An incredible discovery using X-ray observations is providing insight into how galaxies in the Milky Way evolve. The significant finding involves the nearby spiral galaxy NGC 4945.
Scientists at NASA’s Goddard Space Flight Center in Greenbelt, Maryland, utilized data from the European Space Agency (ESA) satellite XMM-Newton, along with NASA’s Chandra X-ray Observatory. Their research has unveiled X-ray activity in NGC 4945, which lies about 13 million light-years away in the constellation Centaurus, that outlines giant clouds of cold gas resulting from a black hole eruption.
“There’s ongoing debate in the scientific community about how galaxies evolve,” says study author Kimberly Weaver, an astrophysicist at Goddard, in a media release. “We find supermassive black holes in the centers of nearly all Milky Way-sized galaxies, and an open question is how much influence they have compared to the effects of star formation. Studying nearby galaxies like NGC 4945, which we think we’re seeing in a transition period, helps us build better models of how stars and black holes produce galactic changes.”
NGC 4945 is unique in that it is an active galaxy with a supermassive black hole at its center, around which a disk of gas and dust heats up due to gravitational and frictional forces. This process creates bright and variable light emissions. Furthermore, the galaxy is a starburst galaxy, forming stars at a rate nearly three times that of the Milky Way.
Researchers detected a specific X-ray feature known as the iron K-alpha line in NGC 4945. This line occurs when X-rays from the black hole’s disk interact with cold gas (around minus 400 degrees Fahrenheit or minus 200 Celsius) elsewhere in the galaxy.
“Chandra has mapped iron K-alpha in other galaxies. In this one, it helped us study individual bright X-ray sources in the cloud to help us rule out other potential origins besides the black hole,” explains study co-author Jenna Cann, a postdoctoral researcher at Goddard. “But NGC 4945’s line extends so far from its center that we needed XMM-Newton’s wide field of view to see all of it.”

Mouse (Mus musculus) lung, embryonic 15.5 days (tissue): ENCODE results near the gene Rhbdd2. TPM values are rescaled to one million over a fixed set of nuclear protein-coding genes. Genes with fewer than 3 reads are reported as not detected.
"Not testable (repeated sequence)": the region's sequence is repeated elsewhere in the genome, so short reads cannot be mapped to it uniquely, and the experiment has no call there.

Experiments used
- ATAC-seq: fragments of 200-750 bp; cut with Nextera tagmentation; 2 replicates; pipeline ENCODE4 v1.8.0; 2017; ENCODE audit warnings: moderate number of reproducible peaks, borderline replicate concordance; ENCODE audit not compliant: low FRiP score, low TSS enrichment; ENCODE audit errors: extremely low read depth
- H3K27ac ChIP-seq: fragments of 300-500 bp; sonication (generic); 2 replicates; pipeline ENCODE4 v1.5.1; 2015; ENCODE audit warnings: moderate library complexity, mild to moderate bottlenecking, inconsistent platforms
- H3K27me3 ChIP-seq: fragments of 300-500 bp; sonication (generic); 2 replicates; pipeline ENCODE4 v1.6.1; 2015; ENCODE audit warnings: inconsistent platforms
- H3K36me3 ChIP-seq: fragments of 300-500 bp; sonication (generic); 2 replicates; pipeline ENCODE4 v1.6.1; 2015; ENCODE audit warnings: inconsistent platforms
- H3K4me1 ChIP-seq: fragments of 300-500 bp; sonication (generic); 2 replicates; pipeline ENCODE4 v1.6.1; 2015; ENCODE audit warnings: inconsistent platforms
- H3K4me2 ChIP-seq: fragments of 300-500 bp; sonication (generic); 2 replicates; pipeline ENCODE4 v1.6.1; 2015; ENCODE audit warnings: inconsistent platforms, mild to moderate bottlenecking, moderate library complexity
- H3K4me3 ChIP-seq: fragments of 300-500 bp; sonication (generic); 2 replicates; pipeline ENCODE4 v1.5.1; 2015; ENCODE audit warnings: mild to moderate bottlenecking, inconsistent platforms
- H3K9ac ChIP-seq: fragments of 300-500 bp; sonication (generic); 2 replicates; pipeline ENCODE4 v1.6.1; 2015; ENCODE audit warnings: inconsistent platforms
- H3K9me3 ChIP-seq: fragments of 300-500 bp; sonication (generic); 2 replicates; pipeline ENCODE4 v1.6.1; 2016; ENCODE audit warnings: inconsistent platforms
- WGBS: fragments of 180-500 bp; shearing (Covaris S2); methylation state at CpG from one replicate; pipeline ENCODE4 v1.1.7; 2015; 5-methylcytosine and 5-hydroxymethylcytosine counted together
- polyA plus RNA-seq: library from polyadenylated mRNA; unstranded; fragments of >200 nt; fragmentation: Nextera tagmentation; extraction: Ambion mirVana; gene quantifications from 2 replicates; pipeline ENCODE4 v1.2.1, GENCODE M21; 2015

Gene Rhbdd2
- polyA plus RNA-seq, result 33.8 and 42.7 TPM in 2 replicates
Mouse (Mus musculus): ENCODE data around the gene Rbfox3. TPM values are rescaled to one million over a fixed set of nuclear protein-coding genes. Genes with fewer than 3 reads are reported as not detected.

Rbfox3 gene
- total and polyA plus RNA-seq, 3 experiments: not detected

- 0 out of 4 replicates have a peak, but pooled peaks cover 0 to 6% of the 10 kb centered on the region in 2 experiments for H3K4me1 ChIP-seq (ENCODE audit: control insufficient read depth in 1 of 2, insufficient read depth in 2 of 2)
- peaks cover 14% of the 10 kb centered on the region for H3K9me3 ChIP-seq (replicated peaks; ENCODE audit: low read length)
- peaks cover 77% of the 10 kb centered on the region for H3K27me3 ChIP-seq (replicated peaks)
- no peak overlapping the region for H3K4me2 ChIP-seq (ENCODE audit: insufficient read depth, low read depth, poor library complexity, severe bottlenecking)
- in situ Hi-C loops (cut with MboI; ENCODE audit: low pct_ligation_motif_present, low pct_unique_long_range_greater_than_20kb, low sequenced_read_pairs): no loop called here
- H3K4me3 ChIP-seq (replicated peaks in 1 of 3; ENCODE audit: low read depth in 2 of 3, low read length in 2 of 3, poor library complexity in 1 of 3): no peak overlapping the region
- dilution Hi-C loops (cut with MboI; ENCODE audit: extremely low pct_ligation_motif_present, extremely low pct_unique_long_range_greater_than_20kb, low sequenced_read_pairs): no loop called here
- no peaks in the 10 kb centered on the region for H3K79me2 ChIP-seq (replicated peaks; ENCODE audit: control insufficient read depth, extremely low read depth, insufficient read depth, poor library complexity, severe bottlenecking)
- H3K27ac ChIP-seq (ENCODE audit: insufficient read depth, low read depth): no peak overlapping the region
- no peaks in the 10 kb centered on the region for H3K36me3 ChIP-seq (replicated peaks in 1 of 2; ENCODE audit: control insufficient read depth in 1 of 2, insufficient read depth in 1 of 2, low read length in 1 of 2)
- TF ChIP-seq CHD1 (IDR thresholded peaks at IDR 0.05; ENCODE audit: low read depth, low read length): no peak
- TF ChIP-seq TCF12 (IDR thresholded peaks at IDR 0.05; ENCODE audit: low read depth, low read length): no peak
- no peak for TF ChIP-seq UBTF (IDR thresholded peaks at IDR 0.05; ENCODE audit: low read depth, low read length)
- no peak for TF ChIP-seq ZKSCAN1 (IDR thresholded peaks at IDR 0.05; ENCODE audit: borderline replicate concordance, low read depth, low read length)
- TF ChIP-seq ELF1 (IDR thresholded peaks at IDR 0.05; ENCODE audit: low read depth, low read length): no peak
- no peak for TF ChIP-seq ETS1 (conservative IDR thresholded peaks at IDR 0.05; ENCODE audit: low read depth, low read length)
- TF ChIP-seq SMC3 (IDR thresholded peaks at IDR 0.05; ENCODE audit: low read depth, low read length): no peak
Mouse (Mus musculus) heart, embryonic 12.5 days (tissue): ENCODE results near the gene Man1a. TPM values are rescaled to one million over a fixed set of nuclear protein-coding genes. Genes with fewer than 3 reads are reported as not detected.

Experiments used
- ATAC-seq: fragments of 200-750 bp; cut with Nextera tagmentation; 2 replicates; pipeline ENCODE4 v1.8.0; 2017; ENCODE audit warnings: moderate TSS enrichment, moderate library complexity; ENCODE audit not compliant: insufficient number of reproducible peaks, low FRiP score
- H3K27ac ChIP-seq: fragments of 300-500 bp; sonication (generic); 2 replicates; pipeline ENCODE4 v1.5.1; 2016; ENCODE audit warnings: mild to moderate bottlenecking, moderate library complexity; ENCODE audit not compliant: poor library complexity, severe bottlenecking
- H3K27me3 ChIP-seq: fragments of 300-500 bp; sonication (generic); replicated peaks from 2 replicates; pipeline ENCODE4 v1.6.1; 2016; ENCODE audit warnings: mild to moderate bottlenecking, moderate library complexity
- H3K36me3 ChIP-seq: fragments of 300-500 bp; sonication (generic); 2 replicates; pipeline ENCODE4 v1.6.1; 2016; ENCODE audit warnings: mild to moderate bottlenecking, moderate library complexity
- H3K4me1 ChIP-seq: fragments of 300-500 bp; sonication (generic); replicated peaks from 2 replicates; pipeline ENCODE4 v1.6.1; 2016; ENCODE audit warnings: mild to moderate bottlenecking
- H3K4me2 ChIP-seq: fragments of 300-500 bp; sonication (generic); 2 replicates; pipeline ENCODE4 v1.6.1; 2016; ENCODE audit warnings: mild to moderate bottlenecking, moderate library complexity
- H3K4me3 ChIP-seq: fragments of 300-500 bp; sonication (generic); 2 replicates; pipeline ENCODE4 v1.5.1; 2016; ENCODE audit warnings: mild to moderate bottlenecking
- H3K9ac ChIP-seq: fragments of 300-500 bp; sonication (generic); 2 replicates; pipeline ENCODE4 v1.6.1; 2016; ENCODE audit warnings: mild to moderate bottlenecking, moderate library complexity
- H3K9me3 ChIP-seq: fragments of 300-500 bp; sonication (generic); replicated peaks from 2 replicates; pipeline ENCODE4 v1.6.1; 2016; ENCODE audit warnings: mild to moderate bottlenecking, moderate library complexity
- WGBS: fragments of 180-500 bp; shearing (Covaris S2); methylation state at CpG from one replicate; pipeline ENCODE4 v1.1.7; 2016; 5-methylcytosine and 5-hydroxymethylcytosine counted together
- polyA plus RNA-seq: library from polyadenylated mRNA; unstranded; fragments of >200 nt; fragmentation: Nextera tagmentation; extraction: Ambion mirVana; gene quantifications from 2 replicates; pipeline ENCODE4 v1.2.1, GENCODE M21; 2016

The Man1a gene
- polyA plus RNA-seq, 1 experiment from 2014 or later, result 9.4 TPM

The team believes that this cold gas highlighted by the iron line is a remnant of a particle jet from the galaxy’s black hole about 5 million years ago. This jet, possibly angled into the galaxy rather than into space, likely drove a powerful wind still pushing cold gas through the galaxy and may have even triggered the current starburst event.
The study of NGC 4945 will continue, with researchers looking to uncover more ways the black hole influences the galaxy’s evolution. They hope to understand how X-ray activity around the black hole might eventually dissipate the cold gas necessary for star formation, potentially quenching the galaxy’s starburst phase.
“There are a number of lines of evidence that indicate black holes play important roles in some galaxies in determining their star formation histories and their destinies,” says study co-author Edmund Hodges-Kluck, an astrophysicist at Goddard. “We study a lot of galaxies, like NGC 4945, because while the physics is pretty much the same from black hole to black hole, the impact they have on their galaxies varies widely. XMM-Newton helped us discover a galactic fossil we didn’t know to look for — but it’s likely just the first of many.”
The findings were presented at the 243rd meeting of the American Astronomical Society in New Orleans.